Graham’s SRS Method
Sinosplice commenter Graham Bond recently left a lengthy and interesting comment on my Misgivings about SRS post. (“SRS” refers to spaced repetition system like Anki; I explain how SRS works in an earlier post.)
I quote Graham’s comment here, almost in its entirety, adding in a few links and just a little emphasis:
I have become a hopelessly-addicted SRS user in recent months. This decision came at something of an impasse in my (nine year-long) Chinese language-learning journey, and was made largely on the back of blog I came across, the author of which was positively evangelical about the possibilities of the technology.
By now – nine months in – I recognise all of the problems and limitations cited above. I was mistaken to think, as many others have, that SRS was a cure to all language-acquisition ills. It is bound to unnaturally skew one’s priorities and lead to the kind of imbalanced result you allude to in your post (ie. I have bulging vocabularly pecs, and puny grammatical legs). That said, it has proved useful in certain respects, not least in introducing a competitive element to language-learning (albeit one in which I compete with myself) and imposing quite a hard-edged discipline (ie. I gotta get through my character sets every day, regardless of how I feel, otherwise the ‘overdue cards’ count mounts very quickly….this can verge on the pathological).
My current set up attempts to address some of the deficiencies mentioned above. Though it’s probably very, very boring, I’ll set out my current arrangements, as briefly as possible, in the hope of explaining how they work for me (and occasionally, how they do not).
I have four decks of cards which, in total, I spend around an hour trawling through daily.
Only one of these, the HSK deck, was downloaded and, as such, contains many words and (at Level 6) idioms which are completely devoid of context for me. Because of the sheer size of the contemporary Level 6 HSK category (1,400+ words), I have had to introduce new cards slowly – I try for 10-20 new words per day – in the hope that by the end of this year, 2012, I will be juggling all cards (about 2,500 for Levels 1-6), while never having to face a single daily session of more than, say, 150 words at one time.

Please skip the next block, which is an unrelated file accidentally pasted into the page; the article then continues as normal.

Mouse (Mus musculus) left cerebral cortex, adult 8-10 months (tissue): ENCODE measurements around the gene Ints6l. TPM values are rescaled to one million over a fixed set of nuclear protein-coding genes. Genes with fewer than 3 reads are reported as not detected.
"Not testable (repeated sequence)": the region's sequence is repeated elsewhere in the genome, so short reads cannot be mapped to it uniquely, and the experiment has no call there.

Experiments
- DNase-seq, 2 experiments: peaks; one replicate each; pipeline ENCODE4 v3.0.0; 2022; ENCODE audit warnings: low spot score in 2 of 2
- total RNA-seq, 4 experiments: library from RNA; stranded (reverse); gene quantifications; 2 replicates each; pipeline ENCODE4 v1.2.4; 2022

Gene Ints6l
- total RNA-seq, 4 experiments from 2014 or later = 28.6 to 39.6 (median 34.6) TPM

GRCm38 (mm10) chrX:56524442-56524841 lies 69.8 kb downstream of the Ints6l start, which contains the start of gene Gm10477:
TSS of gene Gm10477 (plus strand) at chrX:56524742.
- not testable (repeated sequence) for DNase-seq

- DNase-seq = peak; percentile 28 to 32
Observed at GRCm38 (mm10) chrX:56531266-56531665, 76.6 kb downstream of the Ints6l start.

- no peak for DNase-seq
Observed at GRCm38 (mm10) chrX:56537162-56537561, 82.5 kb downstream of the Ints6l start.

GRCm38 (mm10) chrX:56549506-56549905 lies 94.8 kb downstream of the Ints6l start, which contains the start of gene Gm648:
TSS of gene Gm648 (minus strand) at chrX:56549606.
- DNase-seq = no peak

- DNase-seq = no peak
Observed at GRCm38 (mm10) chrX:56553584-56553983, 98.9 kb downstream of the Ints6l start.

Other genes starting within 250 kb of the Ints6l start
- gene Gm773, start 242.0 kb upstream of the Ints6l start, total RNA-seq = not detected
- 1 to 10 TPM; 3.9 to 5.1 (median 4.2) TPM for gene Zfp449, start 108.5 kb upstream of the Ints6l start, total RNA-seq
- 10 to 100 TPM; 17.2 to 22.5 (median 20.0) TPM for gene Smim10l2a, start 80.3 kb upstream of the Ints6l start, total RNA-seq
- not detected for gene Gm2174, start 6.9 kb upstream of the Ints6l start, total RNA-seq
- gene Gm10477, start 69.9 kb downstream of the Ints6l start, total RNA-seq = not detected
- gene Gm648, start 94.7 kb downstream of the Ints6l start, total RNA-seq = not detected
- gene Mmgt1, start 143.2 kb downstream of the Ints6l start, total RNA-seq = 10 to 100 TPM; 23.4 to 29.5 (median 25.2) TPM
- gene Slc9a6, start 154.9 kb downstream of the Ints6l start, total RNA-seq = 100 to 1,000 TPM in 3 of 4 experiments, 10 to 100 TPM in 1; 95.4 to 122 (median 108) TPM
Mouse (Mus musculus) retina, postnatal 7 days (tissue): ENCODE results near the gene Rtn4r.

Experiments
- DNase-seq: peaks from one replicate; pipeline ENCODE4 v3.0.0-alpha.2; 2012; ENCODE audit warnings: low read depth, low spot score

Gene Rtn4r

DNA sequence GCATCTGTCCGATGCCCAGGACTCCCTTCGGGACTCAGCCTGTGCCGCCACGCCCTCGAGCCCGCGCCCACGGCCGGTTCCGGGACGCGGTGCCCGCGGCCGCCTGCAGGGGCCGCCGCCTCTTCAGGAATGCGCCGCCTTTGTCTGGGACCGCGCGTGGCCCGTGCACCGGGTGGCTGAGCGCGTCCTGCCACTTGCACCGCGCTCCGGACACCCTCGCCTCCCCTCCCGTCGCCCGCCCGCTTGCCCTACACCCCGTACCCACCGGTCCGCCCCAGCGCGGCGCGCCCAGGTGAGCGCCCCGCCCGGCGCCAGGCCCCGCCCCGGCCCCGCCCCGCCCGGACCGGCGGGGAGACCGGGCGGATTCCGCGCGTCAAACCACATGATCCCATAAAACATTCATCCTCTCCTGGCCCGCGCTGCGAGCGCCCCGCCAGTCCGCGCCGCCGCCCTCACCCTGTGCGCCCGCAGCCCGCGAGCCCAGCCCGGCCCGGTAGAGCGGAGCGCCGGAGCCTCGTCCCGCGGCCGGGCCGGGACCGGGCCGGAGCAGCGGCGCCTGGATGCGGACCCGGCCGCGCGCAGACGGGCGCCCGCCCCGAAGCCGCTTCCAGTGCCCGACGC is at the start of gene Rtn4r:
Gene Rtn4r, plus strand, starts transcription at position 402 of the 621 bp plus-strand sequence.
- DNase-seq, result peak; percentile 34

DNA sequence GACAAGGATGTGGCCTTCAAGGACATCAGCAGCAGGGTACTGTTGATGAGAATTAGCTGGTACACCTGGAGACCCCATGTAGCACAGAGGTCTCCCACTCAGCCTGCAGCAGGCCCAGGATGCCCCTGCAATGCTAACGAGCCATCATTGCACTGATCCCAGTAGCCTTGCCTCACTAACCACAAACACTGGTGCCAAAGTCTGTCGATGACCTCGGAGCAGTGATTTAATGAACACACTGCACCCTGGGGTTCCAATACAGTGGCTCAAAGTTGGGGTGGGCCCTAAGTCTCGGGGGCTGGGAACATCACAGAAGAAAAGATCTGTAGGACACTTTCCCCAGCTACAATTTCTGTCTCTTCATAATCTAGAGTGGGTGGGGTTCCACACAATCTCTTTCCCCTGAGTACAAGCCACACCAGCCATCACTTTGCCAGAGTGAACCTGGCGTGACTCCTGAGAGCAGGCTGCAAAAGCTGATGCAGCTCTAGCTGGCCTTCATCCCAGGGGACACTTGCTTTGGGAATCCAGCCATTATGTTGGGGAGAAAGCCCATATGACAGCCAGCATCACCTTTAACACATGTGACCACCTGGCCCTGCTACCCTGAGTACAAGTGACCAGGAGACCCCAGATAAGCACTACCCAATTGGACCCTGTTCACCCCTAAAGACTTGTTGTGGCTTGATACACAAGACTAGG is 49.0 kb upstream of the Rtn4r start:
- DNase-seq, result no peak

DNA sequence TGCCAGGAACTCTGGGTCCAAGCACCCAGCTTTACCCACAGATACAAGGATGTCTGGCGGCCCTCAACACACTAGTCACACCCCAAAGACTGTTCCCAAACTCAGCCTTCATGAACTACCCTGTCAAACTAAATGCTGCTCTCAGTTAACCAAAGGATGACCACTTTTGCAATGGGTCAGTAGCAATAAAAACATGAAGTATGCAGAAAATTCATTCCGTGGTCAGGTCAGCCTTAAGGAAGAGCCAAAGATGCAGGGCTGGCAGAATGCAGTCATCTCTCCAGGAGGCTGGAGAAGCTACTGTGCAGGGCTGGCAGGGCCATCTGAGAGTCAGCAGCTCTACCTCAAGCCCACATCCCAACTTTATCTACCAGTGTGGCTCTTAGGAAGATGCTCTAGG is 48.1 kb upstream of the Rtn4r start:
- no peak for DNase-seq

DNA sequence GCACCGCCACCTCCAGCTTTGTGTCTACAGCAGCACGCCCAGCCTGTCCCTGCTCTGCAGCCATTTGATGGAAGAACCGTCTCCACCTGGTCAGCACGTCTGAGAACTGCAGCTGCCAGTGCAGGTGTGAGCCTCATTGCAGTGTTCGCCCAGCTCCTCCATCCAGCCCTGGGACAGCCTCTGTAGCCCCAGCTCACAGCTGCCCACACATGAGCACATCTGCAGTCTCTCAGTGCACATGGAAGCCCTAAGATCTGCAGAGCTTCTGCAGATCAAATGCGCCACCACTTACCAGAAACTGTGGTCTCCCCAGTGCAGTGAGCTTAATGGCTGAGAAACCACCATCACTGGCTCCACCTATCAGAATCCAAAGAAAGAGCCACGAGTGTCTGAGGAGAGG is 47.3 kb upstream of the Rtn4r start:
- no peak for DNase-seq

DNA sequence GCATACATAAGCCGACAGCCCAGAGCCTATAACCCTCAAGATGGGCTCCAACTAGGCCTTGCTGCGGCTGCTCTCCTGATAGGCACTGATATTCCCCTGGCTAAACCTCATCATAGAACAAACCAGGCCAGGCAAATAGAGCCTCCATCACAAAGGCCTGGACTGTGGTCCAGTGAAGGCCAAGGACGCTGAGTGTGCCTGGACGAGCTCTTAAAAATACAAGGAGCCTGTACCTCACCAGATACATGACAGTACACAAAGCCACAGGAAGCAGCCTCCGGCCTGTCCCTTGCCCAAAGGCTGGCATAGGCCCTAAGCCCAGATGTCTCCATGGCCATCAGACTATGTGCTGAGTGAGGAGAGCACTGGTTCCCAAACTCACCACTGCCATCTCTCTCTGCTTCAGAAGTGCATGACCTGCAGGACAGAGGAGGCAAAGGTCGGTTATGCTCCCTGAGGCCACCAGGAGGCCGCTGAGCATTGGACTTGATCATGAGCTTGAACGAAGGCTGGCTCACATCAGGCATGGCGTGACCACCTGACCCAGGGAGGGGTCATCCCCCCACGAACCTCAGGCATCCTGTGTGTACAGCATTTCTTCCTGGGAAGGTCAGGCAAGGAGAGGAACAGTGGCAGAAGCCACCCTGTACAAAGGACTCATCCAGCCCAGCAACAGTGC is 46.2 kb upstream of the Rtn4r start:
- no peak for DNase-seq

I download daily audio from YouTube clips of 美国之音 TV news broadcasts and listen to them as MP3 files whilst commuting, or taking a stroll. I attempt to listen to at least 20-minutes worth of broadcast material daily. Additionally, I force myself to read at least one Chinese news article (I occasionally substitute this with a page or two of a novel) per day, regardless of subject. These two activities have allowed me to locate the usage of a lot of the fairly formal words or obscures idioms that I have come across in my HSK drills (especially when I read Chinese newspapers, as these are the most likely to feature the more obscure, Mao-era, political terms often used in the HSK). I don’t always have time to dwell on their exact usage – and there are many words/phrases I have not yet heard in any real-world context – but I do get a little thrill when I hear a word or phrase which I have previously only known in the HSK context, being used out there in the real world.
In short, I try to undertake the (largely written) daily SRS drills in tandem with attempts to exercise my listening and reading skills.
My second and third flashcard decks are drawn manually from Chinesepod.com. I listen to lessons at the Intermediate and Upper Intermediate levels (keep up the good work, btw!:)) and, after each lesson, draw down new words/phrases into files which I transfer to my SRS system (Pleco, for what it’s worth). Thus I have an ‘Intermediate’ set, and an ‘Upper Intermediate’ set which are both increasing in size on a weekly basis, as new lessons are made.